I often think that a coffee shop can be defined by the posture of its patrons. It can be placed on a spectrum that runs from spines slumped into sofas or coiled over tottering chairs at one end to those that are more stiffened and straightened at the other. Coffee shops with sticky and collapsing furniture, however, totter off my spectrum in embarrassment because in them, spines are artificially shaped by the circumstances – they must contort to avoid the previous patron’s frappe puddle. Flat White Durham falls, accompanied by Jack Johnson’s guitar, very definitely at the slumped-spine end of my spectrum. In fact, they have even made this literal by securing a property with a low doorway.
Their Facebook page describes the place as quirky. I have a slight issue with this word – in my opinion, if you’re quirky, proclaiming yourself to be so instantly disqualifies you from the genre – but it is probably the most accurate adjective for their décor, which is a compilation of the following: bunting, mismatched chairs, chintz, dymo tape, bird cages, cut flowers, milk bottles, candles, jugs, mirrors, distressed stone, exposed brick. I assume there’s a kitchen sink, I just didn’t see it.
But à table: I must first declare my admiration for the chocolate and cinnamon cake. It was an inspired piece of baking. As someone who normally avoids chocolate cake for fear that it will be all cocoa and no solids, Flat White Durham can revel in their triumph of converting me to the cause. If I were them, I may have removed the jam from the filling because it didn’t really add anything to the slice but this is a small quibble. The cherry and almond cake had a beautiful texture but that’s all the ground almonds really did for it – I could only taste the cherries. I was asked an impressive number of questions about my choice of scone (cheese/fruit, butter/plain, strawberry/blackcurrant jam) and it lived up to my requirements: plump sultanas, moist and crumbly inside and with that hint of a tooth squeak.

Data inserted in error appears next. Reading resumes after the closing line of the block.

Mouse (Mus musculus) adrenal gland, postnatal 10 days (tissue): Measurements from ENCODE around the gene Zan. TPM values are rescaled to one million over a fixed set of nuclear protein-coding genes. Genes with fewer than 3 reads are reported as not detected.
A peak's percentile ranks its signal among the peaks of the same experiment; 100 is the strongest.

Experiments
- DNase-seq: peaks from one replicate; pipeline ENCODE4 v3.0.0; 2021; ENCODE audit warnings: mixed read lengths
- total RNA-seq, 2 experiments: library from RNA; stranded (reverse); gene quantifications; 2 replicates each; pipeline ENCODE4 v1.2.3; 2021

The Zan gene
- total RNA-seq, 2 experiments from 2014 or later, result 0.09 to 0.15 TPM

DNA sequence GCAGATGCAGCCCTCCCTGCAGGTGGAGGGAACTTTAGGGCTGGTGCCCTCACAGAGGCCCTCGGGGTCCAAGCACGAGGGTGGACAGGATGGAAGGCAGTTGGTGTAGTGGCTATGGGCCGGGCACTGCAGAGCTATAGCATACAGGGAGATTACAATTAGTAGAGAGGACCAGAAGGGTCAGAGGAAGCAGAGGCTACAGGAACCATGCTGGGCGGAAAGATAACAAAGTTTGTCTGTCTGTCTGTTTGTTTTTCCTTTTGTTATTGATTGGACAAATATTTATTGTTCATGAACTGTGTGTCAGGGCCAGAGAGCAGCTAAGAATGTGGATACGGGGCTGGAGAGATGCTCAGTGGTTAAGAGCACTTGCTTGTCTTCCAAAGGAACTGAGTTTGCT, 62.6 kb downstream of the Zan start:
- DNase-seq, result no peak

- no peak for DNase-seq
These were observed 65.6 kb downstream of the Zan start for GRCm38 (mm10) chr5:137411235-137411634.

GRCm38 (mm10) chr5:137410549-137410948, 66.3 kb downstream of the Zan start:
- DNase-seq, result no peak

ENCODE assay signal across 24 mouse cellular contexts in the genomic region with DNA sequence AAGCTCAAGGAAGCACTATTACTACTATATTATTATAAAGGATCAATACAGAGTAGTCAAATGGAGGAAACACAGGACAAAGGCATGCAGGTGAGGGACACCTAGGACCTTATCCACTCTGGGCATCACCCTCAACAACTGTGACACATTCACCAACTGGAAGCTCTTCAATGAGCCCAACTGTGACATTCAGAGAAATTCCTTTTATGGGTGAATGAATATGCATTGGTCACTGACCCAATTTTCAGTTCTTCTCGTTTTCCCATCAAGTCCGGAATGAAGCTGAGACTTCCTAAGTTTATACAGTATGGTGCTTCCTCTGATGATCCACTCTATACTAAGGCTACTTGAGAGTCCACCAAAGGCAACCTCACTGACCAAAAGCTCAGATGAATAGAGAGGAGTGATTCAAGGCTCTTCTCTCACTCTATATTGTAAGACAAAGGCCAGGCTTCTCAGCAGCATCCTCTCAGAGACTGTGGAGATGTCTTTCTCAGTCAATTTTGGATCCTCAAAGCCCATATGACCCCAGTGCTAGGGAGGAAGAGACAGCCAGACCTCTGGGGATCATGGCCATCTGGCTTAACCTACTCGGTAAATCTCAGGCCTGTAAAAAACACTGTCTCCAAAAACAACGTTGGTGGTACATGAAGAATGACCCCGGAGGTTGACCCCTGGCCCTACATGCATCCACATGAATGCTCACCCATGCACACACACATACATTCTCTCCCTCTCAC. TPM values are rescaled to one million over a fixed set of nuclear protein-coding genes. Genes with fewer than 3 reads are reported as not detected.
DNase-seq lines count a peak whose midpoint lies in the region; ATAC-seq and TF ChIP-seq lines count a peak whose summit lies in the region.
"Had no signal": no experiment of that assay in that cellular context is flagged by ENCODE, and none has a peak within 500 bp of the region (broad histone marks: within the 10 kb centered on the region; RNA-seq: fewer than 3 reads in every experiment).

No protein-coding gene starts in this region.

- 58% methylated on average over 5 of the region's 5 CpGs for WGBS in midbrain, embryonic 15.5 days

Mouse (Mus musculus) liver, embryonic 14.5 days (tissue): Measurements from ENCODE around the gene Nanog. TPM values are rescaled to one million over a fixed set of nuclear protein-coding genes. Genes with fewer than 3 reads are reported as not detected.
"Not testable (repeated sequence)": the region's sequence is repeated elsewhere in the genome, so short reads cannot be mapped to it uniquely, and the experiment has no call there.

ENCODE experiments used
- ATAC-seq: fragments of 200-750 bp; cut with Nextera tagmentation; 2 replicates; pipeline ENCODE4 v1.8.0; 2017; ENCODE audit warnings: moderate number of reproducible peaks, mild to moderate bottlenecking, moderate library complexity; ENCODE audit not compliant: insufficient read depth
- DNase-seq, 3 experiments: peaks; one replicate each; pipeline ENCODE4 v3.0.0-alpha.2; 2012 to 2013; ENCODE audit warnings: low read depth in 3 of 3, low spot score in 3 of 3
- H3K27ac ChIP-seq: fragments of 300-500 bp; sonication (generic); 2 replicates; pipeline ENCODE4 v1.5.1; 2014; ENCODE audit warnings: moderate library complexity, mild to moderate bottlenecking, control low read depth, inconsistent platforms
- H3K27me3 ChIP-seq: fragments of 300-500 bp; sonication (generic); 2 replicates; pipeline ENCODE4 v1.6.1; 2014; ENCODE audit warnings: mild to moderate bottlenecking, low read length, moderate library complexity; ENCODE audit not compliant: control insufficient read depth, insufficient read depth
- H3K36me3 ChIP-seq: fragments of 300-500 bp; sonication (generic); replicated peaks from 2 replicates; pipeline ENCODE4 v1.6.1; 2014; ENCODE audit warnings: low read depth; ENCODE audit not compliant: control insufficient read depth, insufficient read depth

The coffees we ordered were all met with nods and mmms of approval – even if my espresso wasn’t that smack around the face that you get from the best. I am assured that the chocolate part of mocha was good and deep and from this we assumed the hot chocolate would be similarly respectable. They were all served with amaretti biscuits, a lovely touch, but they had suffered from sitting out on the counter all day and lost their distinctive crunch as a result. I should also mention the impressive range of breakfast and lunch offerings chalked up on boards behind the counter with a good mix of classic and innovative sandwich fillings. We didn’t try one but I saw a sandwich being served, and it looked just as substantial and self-confident as it should. I was assured by the manager – and have no reason to disbelieve him – that their soup is changed daily and their cakes every few weeks.
Flat White Durham is an outfit that you would expect to succeed: locally sourced food, home-baked cakes, good coffee, passionate management, excellent location, atmosphere and competitive prices. I only hope that this newest arrival on the Durham coffee shop scene manages to survive past its infancy.